The U.S. has imposed restrictions on carry-on electronic devices on airlines entering the country from 10 airports in Muslim-majority countries, according to NBC News.
A senior official in the Trump administration said the airlines had 96 hours from 3 a.m. Eastern time on Tuesday to implement the new rules.
The Department of Homeland Security has banned tablets, cameras, laptops, e-readers, portable DVD players, video games, portable printers and scanners from passenger cabins on incoming flights from the affected airports. They must be placed in checked baggage under the new policy.
Cellphones were not included on the ban, nor were medical devices.
The official explained the ban resulted from intelligence which indicated that terrorist organizations “continue to target aviation, to include smuggling explosives in electronic devices,” according to NBC.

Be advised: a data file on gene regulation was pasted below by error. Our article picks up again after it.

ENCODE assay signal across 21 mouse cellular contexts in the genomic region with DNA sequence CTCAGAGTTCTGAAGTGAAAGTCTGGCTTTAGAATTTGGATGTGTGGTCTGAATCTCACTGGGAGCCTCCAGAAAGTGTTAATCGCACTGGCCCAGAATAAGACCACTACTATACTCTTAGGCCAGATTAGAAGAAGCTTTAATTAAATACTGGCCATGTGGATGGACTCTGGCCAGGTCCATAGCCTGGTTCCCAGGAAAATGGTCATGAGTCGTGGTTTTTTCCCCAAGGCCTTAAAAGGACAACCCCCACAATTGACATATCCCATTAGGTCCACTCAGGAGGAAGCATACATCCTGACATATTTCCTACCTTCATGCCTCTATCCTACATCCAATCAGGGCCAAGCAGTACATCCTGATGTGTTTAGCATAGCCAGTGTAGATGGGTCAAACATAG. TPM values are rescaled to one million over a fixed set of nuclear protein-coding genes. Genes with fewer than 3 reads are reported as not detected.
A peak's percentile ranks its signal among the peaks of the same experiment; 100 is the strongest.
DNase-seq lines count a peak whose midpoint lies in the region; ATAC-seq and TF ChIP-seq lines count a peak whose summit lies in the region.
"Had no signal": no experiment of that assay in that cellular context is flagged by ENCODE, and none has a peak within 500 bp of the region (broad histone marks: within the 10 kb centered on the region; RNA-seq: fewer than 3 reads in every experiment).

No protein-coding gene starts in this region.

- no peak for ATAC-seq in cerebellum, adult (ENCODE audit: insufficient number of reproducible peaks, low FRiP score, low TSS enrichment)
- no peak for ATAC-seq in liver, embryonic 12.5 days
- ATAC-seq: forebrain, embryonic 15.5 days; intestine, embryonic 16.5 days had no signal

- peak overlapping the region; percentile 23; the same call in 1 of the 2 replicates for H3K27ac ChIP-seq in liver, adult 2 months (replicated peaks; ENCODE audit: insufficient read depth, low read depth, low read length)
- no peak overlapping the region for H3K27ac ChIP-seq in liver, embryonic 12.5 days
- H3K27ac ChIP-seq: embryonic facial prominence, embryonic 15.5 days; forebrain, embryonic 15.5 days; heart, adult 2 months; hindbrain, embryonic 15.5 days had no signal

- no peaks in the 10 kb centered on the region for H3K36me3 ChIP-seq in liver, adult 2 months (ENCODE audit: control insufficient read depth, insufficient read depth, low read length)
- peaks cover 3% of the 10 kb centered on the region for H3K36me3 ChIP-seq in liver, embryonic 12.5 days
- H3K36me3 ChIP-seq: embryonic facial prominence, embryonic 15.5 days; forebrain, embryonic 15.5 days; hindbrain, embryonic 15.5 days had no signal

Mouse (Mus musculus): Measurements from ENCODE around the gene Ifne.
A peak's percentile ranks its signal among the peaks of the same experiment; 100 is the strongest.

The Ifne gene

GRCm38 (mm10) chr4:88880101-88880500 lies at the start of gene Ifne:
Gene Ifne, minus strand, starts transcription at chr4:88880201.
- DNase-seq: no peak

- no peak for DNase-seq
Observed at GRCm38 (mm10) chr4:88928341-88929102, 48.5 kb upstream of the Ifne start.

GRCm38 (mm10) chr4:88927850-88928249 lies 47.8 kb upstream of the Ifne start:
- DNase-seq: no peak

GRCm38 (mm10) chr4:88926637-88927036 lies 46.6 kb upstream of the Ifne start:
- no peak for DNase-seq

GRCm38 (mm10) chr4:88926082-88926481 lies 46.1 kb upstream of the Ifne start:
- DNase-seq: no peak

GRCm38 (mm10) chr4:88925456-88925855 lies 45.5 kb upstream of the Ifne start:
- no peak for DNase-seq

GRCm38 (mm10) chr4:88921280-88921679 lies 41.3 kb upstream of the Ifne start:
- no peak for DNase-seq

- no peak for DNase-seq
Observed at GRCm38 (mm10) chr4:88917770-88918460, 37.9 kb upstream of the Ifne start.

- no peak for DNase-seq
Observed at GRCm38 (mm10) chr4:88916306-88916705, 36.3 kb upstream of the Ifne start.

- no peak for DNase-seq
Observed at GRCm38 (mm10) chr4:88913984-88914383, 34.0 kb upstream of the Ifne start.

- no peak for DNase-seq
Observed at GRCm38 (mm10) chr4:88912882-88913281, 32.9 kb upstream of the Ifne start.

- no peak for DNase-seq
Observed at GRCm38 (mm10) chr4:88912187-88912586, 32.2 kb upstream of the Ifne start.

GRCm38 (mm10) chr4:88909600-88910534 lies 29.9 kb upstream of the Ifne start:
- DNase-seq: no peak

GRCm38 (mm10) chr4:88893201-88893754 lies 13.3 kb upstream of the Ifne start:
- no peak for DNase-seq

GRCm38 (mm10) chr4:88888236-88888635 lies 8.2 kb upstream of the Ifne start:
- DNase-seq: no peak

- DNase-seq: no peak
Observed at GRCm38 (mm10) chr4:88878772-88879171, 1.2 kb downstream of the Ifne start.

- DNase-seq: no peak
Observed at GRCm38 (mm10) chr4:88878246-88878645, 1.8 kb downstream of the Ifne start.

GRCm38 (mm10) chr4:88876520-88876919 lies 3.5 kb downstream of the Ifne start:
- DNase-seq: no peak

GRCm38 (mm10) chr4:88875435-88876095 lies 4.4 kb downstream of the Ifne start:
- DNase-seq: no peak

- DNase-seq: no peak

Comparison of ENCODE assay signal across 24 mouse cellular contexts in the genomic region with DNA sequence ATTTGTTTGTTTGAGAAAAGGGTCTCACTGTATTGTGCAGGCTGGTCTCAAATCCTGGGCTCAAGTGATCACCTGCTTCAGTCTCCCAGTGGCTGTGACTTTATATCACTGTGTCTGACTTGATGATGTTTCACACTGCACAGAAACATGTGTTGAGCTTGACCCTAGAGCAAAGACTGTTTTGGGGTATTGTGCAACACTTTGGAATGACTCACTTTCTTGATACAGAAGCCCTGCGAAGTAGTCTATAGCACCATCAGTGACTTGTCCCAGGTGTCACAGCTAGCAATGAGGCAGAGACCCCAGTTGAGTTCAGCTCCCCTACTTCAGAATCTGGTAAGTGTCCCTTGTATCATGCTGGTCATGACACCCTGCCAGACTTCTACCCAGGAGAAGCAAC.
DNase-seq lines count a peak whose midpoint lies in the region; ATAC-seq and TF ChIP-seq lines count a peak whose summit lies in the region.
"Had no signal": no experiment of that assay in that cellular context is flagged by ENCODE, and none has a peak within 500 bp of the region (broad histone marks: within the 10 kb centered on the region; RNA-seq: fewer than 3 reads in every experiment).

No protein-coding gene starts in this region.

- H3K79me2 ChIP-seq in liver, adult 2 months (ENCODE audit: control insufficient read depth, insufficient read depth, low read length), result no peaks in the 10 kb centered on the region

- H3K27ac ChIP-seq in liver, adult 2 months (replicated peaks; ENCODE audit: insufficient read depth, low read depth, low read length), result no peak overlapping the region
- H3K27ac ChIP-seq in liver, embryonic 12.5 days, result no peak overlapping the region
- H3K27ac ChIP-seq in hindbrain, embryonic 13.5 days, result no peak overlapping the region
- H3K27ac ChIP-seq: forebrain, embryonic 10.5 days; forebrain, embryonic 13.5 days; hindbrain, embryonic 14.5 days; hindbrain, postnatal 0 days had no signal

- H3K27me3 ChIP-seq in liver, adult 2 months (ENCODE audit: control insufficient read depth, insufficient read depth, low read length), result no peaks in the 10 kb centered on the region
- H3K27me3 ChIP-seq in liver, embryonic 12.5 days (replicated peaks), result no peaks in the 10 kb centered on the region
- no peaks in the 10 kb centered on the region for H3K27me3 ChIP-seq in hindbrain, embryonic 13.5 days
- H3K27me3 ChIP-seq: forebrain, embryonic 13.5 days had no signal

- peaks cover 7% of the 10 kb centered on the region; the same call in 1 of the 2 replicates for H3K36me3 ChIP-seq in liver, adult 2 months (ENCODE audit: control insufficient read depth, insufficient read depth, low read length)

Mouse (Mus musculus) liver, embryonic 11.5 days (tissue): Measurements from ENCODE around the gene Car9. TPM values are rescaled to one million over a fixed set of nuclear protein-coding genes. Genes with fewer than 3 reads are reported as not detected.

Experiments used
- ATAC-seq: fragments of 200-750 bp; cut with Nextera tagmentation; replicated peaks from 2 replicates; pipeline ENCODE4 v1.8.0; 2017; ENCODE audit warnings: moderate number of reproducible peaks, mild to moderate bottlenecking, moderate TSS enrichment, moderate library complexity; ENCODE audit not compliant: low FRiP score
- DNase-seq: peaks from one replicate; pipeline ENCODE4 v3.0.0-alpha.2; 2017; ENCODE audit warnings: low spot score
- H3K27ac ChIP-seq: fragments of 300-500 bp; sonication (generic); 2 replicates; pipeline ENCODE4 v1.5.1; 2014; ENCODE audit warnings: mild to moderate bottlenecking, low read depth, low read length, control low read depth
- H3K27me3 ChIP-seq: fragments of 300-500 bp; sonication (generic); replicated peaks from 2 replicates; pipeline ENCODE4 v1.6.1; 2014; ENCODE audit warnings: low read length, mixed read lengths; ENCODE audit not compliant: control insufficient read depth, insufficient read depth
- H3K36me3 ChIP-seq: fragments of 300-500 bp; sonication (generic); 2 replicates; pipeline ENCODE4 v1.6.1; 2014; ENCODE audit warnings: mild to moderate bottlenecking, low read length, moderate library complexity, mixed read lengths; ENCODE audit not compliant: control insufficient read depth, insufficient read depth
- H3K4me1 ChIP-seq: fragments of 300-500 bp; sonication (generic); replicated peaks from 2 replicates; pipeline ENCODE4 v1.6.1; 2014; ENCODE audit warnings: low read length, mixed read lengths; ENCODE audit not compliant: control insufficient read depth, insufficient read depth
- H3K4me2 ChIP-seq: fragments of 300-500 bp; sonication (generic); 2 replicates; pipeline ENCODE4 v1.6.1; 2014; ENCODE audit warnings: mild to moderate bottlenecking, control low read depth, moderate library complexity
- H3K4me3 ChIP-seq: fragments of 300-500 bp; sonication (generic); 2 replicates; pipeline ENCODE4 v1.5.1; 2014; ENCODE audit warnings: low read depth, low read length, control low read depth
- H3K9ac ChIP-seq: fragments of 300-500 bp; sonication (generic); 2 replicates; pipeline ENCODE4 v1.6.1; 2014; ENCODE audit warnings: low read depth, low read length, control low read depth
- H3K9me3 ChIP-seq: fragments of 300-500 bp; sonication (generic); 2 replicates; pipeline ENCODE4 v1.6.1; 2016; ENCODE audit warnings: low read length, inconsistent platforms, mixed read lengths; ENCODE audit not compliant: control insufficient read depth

CNBC reported that during a conference call on Monday, officials said the restrictions resulted from reports of militant groups wanting to smuggle explosives in electronic devices. A DHS spokeswoman said specific nations were not targeted.
“We relied upon evaluated intelligence to determine which airports were affected,” she told CNBC.
DHS also said the government was “concerned about terrorists’ ongoing interest in targeting commercial aviation, including transportation hubs over the past two years.”
The policy affects nine airlines flying from 10 overseas airports, which amounts to about 50 direct daily flights into the United States. Its outlines slipped out on Monday, according to NBC, when Royal Jordanian Airlines “jumped the gun” and sent an advisory to passengers prematurely.
The airlines included in the restrictions are EgyptAir, Emirates Air, Etihad Airways, Kuwait Airways, Qatar Airways, Royal Air Maroc, Royal Jordanian, Saudi Arabia Airlines and Turkish Airlines.
The airports effected by the ban are in Amman, Jordan; Casablanca, Morocco; Cairo, Egypt; Doha, Qatar; Istanbul, Turkey; Kuwait City, Kuwait; Riyadh and Jeddah, Saudi Arabia; and Dubai and Abu Dhabi in the United Arab Emirates.
It was not immediately clear how long the ban would last, but no U.S. airlines were affected by the ban and domestic flights were also not affected.
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